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The Importance of a Caregiver

When you are diagnosed with cancer, your whole life can turn upside down. That’s why having a strong support system, including a dedicated caregiver, is an integral part of one’s cancer journey. Jenny Haverly of Anamosa learned this firsthand after being diagnosed in September 2016. Her team, which included her care coordinator, oncologist, social worker and more, all helped her along the way. However, it was her mother, Jan Smith of Martelle, who really helped her make it through this difficult time.

“She came to every appointment, every chemo treatment, when I had my surgery she was there,” said Haverly. “When I was dealing with side effects, she would take care of my three kids so I didn’t have to be the mom, I could just be the patient.”

To better understand what Smith provided her daughter, we must go back to May 2014. Smith went in for her annual physical, which included her yearly mammogram, at UnityPoint Health – Jones Regional Medical Center. She had been recalled the two previous years for cysts that turned out to be nothing, so she wasn’t too concerned when she received a recall for the third year in a row. She went back for a biopsy and then waited for the results.

“As soon as I heard his [the physician’s] voice I said, ‘I have breast cancer, don’t I?” shares Smith. The doctor confirmed her fear. Smith was diagnosed with stage 1a Invasive Ductal Carcinoma. Smith chose to go to the Helen G. Nassif Community Cancer Center for her care. At her first appointment she met with her care coordinator, oncologist and surgeon, and went in for a double mastectomy a few weeks later. After 12 grueling weeks of chemo Smith started her survivorship journey.

This brings us back to September 2016. Haverly went in for her first mammogram at the age of 41, and like her mother two years earlier, got the call to come back.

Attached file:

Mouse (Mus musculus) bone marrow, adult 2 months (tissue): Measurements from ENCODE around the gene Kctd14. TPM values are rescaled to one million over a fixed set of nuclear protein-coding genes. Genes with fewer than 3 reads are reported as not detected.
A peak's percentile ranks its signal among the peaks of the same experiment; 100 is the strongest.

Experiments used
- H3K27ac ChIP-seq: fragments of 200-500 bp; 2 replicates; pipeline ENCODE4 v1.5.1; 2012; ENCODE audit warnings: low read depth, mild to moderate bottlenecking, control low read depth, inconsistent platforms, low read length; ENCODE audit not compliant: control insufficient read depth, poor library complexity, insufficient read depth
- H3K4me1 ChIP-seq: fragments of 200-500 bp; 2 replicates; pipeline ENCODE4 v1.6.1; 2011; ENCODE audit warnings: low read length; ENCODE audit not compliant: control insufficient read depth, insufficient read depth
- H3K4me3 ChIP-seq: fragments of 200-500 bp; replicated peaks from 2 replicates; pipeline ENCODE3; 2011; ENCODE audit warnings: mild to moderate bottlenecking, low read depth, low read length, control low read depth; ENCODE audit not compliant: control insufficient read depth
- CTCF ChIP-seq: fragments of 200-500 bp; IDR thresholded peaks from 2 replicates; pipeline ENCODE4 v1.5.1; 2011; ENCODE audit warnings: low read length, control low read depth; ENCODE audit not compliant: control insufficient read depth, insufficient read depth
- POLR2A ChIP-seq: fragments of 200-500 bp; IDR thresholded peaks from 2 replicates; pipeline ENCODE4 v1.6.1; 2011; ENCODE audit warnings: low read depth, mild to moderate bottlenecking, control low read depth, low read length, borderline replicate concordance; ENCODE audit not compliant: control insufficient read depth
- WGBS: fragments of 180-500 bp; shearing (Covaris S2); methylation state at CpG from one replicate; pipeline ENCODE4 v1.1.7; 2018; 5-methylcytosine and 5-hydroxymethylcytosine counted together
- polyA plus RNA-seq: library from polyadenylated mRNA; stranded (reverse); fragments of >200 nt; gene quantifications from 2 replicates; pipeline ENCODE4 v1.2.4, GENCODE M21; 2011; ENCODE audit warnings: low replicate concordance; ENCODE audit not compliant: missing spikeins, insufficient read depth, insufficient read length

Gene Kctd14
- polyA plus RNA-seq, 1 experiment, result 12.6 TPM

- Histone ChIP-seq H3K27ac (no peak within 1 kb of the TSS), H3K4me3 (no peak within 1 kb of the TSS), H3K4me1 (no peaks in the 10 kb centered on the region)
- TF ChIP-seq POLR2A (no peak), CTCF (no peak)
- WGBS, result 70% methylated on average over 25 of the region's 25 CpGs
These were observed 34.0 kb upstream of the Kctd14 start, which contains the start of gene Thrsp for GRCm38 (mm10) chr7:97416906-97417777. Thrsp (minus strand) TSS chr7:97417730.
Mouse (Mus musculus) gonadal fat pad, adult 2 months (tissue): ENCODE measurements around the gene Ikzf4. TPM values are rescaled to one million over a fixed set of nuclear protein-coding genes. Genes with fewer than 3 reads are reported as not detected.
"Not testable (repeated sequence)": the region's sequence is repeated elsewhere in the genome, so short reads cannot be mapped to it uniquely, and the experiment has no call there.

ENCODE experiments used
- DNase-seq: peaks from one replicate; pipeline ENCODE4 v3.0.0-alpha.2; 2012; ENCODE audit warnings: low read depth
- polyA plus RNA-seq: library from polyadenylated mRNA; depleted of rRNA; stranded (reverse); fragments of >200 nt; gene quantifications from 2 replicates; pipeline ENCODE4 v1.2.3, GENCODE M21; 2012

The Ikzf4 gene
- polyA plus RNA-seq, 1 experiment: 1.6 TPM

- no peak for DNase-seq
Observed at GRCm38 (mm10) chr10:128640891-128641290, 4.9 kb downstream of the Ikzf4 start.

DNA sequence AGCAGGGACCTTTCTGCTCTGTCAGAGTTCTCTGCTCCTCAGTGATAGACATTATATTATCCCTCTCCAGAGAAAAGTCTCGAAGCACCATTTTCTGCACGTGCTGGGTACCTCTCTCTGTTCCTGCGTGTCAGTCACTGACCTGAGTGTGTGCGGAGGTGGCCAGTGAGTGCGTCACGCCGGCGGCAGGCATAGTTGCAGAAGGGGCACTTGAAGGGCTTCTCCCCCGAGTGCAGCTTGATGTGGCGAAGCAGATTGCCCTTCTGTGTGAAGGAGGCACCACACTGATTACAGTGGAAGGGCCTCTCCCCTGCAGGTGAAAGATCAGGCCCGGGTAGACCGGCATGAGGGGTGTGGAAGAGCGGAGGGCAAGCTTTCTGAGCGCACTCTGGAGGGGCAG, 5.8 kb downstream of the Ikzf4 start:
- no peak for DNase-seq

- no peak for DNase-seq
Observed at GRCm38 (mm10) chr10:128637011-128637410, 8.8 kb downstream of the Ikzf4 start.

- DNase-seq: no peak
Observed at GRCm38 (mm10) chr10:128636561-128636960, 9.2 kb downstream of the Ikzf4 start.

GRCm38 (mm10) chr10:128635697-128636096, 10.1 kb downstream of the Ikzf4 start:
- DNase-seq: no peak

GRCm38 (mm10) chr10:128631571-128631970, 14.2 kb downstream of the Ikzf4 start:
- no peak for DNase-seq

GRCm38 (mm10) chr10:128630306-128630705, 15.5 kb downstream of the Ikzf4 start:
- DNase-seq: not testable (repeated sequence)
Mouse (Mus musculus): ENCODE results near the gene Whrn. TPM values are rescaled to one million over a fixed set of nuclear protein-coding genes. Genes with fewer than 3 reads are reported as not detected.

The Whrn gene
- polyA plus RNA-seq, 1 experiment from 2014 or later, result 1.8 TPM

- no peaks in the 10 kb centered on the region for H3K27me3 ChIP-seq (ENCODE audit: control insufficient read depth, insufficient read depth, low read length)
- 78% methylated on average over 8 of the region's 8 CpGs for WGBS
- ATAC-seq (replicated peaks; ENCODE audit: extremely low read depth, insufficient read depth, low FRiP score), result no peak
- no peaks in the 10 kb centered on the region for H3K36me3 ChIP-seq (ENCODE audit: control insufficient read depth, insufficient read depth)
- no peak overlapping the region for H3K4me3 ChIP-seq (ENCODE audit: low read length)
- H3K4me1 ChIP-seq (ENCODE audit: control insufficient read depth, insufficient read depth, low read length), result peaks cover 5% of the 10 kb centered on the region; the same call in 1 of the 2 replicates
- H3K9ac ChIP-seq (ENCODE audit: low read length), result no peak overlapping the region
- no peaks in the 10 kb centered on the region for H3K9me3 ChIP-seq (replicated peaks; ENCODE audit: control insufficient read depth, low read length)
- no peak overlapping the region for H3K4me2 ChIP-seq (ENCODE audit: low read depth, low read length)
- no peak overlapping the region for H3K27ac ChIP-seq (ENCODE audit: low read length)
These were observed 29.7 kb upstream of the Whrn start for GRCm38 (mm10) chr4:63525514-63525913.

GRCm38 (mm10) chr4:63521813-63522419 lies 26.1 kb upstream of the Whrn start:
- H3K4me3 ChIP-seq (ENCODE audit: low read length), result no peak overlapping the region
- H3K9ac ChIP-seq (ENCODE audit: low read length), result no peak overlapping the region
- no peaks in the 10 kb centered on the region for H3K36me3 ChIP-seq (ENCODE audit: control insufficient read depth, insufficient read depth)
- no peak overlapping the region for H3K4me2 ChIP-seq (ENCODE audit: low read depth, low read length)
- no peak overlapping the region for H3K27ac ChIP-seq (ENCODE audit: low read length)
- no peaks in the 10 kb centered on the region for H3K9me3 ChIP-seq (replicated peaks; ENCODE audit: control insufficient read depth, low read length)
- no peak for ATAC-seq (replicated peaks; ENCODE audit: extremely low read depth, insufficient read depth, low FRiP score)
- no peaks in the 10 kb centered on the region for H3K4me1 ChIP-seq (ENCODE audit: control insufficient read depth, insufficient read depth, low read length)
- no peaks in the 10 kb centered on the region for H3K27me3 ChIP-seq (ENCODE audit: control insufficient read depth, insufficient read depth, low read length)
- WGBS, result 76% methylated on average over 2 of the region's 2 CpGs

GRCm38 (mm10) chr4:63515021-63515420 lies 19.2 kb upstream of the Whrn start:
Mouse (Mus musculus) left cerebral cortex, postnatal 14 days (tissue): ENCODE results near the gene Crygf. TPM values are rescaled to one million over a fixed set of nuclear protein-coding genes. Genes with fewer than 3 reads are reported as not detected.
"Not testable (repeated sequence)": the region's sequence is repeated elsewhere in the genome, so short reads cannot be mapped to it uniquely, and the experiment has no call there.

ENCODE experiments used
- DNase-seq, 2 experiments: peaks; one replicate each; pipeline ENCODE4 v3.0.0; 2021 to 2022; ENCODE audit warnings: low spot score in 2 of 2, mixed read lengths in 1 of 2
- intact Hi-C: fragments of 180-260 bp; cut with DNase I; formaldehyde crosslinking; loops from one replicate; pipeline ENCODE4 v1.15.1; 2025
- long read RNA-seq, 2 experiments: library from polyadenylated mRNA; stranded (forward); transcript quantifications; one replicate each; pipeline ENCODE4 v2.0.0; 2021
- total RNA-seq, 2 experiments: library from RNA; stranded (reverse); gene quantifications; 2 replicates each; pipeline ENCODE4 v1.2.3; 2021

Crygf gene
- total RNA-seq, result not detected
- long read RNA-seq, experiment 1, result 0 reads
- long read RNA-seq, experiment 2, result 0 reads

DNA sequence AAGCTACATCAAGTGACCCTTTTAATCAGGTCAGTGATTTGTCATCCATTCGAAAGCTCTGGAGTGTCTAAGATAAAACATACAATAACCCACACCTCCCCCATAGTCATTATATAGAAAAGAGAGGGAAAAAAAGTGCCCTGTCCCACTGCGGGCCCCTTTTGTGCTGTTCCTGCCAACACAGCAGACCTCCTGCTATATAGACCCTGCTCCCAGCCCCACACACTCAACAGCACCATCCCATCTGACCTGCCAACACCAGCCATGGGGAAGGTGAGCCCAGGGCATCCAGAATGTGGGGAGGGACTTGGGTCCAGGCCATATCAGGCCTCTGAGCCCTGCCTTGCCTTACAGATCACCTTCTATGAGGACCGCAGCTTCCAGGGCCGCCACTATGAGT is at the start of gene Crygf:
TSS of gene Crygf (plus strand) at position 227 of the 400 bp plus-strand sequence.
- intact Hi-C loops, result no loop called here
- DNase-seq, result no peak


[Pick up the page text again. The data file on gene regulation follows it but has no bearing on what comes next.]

“She [Smith] came with me to my recall appointment,” said Haverly. “Because once I got the call to come back I knew I had breast cancer. I don’t know how I knew, but I knew.” After an ultrasound and a biopsy Haverly found out her fate. Cancer.

“The first thought that goes through your head is ‘Oh my god, I’m going to die,” said Haverly. “There’s shock, there’s pain, every emotion was there, but I think it helped to watch my mom go through it. She’s back to normal, a new normal, but she’s back.”

Haverly also chose the Community Cancer Center for her care upon being diagnosed with stage 1a Invasive Lobular Carcinoma. She too elected to undergo a double mastectomy and, after a brief delay due to a high liver enzyme count, began chemo.

Hit hard by the side effects, Haverly’s daily routine was interrupted. “She’s so busy,” said Smith. “She’s a nurse in the NICU at St. Luke’s and she has a family. I gained three kids at that point.” Smith helped the children with everything from doing homework to making lunches and anything else they needed while their mother rested and their father worked.

“As a mom you always worry about your kids and she made that day-to-day stuff easier,” said Haverly. “They still needed to have their normal and she helped provide that.”

Haverly also credits the rest of her family, her work family and her team at the Community Cancer Center for helping her along the journey. Her husband also helped with the kids, her coworkers brought her coolers full of food, and the Community Cancer Center staff helped her through treatment.

“I’m not going to lie, every time I walk into this building I dread it, because it’s all related to my cancer,” she said. “But when you get here the people make it bearable. They ask how you’re doing, they make you smile. You’re not just a patient to them, so it’s really hard to be down when you’re here.”

The Community Cancer Center’s impact on their journey has continued into survivorship as well. They attend wellness classes, cooking demonstrations and even went on a bus trip to Wrigley Field to watch a Cubs game. They also took part in the Genetics and Cancer Risk Assessment Clinic where they learned they don’t carry the BRCA gene, which means future generations in their family won’t be at any higher risk.

After what they have experienced, they want others who are going through a similar situation to realize how valuable their support group will be. “Cancer will touch more people that we know than we could ever imagine,” said Smith. “If we don’t take advantage of each other’s strengths we’re hurting ourselves. It’s a journey no one should walk, but if you do walk it, don’t walk it alone.”

Haverly is grateful that she had her mother there to walk with her. “She was my rock,” said Haverly. “She’d been through it and walked the exact path I did. She provided something for me that no one else could’ve done.”

To learn more about caregiver resources, both during treatment and in survivorship, call us at (319) 558-4876.


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